The oral microbiota of humans and animals is made up of a wide variety of yeasts and bacteria, but microbiota of dogs is not totally described. Although such identification is an important step to establish the etiopathogenesis and adequate therapy for the periodontal disease The aim of this study was to evaluate and correlate oral alterations with the presence of yeasts in oral cavity of female dogs. After clinical evaluation samples from healthy and from dogs with oral diseases were obtained from three different oral sites by swabs, curettes, millimeter periodontal probes and HA membrane tip in cellulose ester. Yeast identification was performed through macroscopic and microscopic colony features and biochemical tests. Dental calculus was the most prevalent occurrence in the oral cavity of 59 females. However, the isolation of yeasts was significantly higher (p < 0.05) in animals suffering from halitosis. Eleven yeast species were identified, namely: Malassezia pachydermatis, Rhodotorula spp., Candida albicans, C. catenulata, C. famata, C. guilliermondii, C. parapsilosis, C. intermedia, Trichosporon asahii, T. mucoides and Cryptococcus albidus. It could be concluded that the yeasts are part of the microbiota from the different sites of the oral cavity of the female canines studied without causing any significant alterations except halitosis.
Introduction The treatment of human and animal sporotrichosis is often performed with antifungal agents; however, the emergence of antifungal-resistant strains of Sporothrix species has been reported. We aimed to discuss the ability of Sporothrix species in developing resistance to the conventional antifungals and mechanisms for this. Methodology Published data on databases (PubMed, Science Direct, Google Scholar) were investigated using a combination of keywords from 2008 to 2019 by the StArt tool. Results The minimal inhibitory concentrations values based on the Clinical and Laboratory Standards Institute (CLSI) from eight references were classified according to the epidemiological cutoff values in wild-type or non-wild-type strains. In this way, nonwild-type S. schenckii and, mainly, S. brasiliensis isolates were recognized on itraconazole, amphotericin B, terbinafine, and voriconazole, which are strains that deserve more attention toward antifungal control, with a probable risk of mutation to antifungal resistance. Among the few reviewed studied on antifungal resistance, the melanin production capacity (DHN-melanin, L-DOPA melanin, and pyomelanin), the low genetic diversity due to the abnormal number of chromosomes, and the mutation in cytochrome P450 are some of the factors for developing resistance mechanism. Conclusions The emergence of Sporothrix species with in vitro antifungal resistance was evidenced and the possible mechanisms for resistance development may be due to the melanin production capacity, genetic diversity and mutations in cytochrome P450. Further studies should be carried out targeting gene expression for the development of antifungal resistance on Sporothrix species in order to prospect new therapeutic targets for human and veterinary use.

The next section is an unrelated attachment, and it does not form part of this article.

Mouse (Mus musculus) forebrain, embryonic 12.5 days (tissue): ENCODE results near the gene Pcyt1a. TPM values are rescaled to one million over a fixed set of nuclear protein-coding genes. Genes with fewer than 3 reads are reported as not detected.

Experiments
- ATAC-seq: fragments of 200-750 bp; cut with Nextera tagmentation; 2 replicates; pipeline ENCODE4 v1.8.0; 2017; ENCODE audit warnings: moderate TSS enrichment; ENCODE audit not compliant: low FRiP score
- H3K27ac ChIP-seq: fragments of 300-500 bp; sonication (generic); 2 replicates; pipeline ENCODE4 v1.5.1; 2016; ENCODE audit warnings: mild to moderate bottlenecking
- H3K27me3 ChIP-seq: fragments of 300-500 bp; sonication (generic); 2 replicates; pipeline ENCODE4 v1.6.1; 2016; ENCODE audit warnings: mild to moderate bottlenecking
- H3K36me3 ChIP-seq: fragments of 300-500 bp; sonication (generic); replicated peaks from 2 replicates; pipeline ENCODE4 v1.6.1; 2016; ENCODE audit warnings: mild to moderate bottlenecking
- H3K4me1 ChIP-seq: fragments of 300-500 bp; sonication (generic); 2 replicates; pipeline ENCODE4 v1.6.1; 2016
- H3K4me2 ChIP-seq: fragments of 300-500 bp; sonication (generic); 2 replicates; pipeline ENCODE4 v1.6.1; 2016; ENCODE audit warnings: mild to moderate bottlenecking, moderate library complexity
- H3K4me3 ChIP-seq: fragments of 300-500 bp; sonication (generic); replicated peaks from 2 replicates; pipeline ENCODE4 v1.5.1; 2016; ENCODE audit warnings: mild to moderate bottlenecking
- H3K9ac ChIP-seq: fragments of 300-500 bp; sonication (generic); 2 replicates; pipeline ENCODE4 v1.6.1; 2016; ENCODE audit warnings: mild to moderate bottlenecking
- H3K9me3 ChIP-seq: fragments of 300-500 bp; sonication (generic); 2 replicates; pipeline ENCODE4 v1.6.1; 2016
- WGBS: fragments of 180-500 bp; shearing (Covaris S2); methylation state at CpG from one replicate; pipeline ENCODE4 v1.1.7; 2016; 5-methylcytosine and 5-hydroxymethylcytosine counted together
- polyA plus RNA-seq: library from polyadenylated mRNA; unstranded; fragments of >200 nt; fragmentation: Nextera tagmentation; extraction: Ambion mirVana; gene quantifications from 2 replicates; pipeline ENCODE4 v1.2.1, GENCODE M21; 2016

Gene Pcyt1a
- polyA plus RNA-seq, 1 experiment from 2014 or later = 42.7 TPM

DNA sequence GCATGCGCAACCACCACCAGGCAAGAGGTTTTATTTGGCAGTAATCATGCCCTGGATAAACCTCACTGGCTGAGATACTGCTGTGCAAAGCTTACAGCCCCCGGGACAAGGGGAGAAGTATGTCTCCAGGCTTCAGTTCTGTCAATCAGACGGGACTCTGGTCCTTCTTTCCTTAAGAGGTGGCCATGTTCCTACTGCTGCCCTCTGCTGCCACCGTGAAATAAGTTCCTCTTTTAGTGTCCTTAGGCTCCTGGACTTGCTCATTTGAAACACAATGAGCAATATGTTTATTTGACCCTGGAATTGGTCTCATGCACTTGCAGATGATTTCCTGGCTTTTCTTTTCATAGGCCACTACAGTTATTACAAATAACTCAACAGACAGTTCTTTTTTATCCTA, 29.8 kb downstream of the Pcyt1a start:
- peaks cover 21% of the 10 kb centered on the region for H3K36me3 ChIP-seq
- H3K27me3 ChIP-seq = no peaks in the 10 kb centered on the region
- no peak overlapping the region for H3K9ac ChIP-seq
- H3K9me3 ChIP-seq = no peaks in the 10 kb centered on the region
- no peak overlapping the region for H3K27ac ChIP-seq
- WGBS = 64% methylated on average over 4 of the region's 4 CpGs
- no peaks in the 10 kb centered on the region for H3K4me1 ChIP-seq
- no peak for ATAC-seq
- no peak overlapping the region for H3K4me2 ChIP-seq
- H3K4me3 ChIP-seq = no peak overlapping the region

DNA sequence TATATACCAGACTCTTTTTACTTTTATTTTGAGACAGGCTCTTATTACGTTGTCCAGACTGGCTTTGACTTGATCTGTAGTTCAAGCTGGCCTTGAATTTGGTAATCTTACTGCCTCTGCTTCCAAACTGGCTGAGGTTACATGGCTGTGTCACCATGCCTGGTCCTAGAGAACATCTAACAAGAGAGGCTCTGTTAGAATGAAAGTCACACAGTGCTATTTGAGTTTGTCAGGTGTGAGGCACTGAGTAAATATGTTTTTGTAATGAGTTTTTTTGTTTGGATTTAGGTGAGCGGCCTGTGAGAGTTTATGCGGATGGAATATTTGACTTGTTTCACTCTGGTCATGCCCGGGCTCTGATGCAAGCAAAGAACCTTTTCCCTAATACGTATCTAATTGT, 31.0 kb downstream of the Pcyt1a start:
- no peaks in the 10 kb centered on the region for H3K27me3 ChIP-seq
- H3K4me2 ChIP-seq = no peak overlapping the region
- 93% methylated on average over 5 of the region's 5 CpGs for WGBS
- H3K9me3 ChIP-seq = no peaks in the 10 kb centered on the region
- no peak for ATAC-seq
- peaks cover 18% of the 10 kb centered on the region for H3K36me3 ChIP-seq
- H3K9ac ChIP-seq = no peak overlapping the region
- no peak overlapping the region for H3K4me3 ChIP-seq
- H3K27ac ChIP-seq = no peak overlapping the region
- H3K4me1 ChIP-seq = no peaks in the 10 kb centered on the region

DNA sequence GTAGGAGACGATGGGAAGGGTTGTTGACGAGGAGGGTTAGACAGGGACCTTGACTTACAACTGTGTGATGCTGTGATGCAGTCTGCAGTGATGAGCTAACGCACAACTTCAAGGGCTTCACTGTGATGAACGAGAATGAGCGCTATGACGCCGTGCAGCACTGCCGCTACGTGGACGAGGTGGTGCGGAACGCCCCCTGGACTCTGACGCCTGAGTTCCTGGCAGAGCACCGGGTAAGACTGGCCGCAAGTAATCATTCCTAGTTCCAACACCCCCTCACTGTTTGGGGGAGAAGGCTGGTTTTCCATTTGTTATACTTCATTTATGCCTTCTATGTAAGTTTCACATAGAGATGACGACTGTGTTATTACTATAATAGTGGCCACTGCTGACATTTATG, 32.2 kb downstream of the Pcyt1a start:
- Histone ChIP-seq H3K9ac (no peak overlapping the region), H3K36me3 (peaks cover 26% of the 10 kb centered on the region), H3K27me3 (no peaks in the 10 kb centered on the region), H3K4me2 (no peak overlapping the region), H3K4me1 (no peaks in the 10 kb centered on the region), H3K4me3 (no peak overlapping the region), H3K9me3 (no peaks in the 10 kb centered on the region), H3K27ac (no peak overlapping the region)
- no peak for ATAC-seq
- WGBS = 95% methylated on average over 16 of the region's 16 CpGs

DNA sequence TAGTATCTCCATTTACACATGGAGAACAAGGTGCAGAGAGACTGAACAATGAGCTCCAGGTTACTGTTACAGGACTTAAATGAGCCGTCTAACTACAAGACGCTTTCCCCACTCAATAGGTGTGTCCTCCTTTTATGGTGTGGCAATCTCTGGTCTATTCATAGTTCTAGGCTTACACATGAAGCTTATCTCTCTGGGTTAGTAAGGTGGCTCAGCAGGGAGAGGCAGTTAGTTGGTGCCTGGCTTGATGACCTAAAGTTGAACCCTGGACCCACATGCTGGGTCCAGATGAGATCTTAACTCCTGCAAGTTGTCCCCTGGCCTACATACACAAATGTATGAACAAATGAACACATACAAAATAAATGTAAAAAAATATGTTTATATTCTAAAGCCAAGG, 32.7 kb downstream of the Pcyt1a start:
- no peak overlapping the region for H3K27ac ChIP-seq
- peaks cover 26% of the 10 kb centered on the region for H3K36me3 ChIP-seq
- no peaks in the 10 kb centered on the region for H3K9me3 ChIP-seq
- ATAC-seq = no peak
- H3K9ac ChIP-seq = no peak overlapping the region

This study evaluated the chemical, cytotoxic and anti-Sporothrix brasiliensis properties of commercial essential oils of rosemary (Rosmarinus officinalis L.), oregano (Origanum vulgare L.) and marjoram (Origanum majorana L.). Chemical composition of the oils was identified through gas chromatography with flame ionization detector, and cytotoxicity was performed through MTT assay in VERO cell line. Anti-S. brasiliensis activity was performed according to the CLSI M38-A2 guidelines using isolates obtained from cats and dogs. The major compounds found were carvacrol in the oregano oil (73.9 %) and 1,8-cineole in rosemary and marjoram oils (49.4 and 20.9 %, respectively). All S. brasiliensis isolates were susceptible to the plant oils, including itraconazole-resistant ones. Marjoram and rosemary oils showed MIC of 0.56 and 1.12 mg ml, and MFC of 4.5 and 9 mg ml, respectively. For oregano oil, a strong antifungal activity was observed with MIC and MFC values ≤0.07 mg ml. The weakest cytotoxicity was observed for rosemary oil. Further studies should be undertaken to evaluate the safety and efficacy of these essential oils in sporotrichosis.
The study aimed to evaluate the anti-Sporothrix sp. activity of the essential oil of Origanum majorana Linn. (marjoram), its chemical analysis, and its cytotoxic activity. A total of 18 fungal isolates of Sporothrix brasiliensis (n: 17) from humans, dogs and cats, and a standard strain of Sporothrix schenckii (n: 1) were tested using the broth microdilution technique (Clinical and Laboratory Standard Institute – CLSI M27-A3) and the results were expressed in minimal inhibitory concentration (MIC) and minimal fungicidal concentration (MFC). The MIC50 and MIC90 of itraconazole against S. brasiliensis were 2 μg/mL and 8 μg/mL, respectively, and the MFC50 and MFC90 were 2 μg/mL and >16 μg/mL, respectively, with three S. brasiliensis isolates resistant to antifungal. S. schenckii was sensitive at MIC of 1 μg/mL and MFC of 8 μg/mL. For the oil of O. majorana L., all isolates were susceptible to MIC of ≤2.25–9 mg/mL and MFC of ≤2.25–18 mg/mL. The MIC50 and MIC90 were ≤2.25 mg/mL and 4.5 mg/mL, respectively, and the MFC50/90 values were twice more than the MIC. Twenty-two compounds were identified by gas chromatography with a flame ionization detector (CG-FID) and 1,8-cineole and 4-terpineol were the majority. Through the colorimetric (MTT) assay, the toxicity was observed in 70–80% of VERO cells between 0.078 and 5 mg/mL. For the first time, the study demonstrated the satisfactory in vitro anti-Sporothrix sp. activity of marjoram oil and further studies are needed to ensure its safe and effective use.
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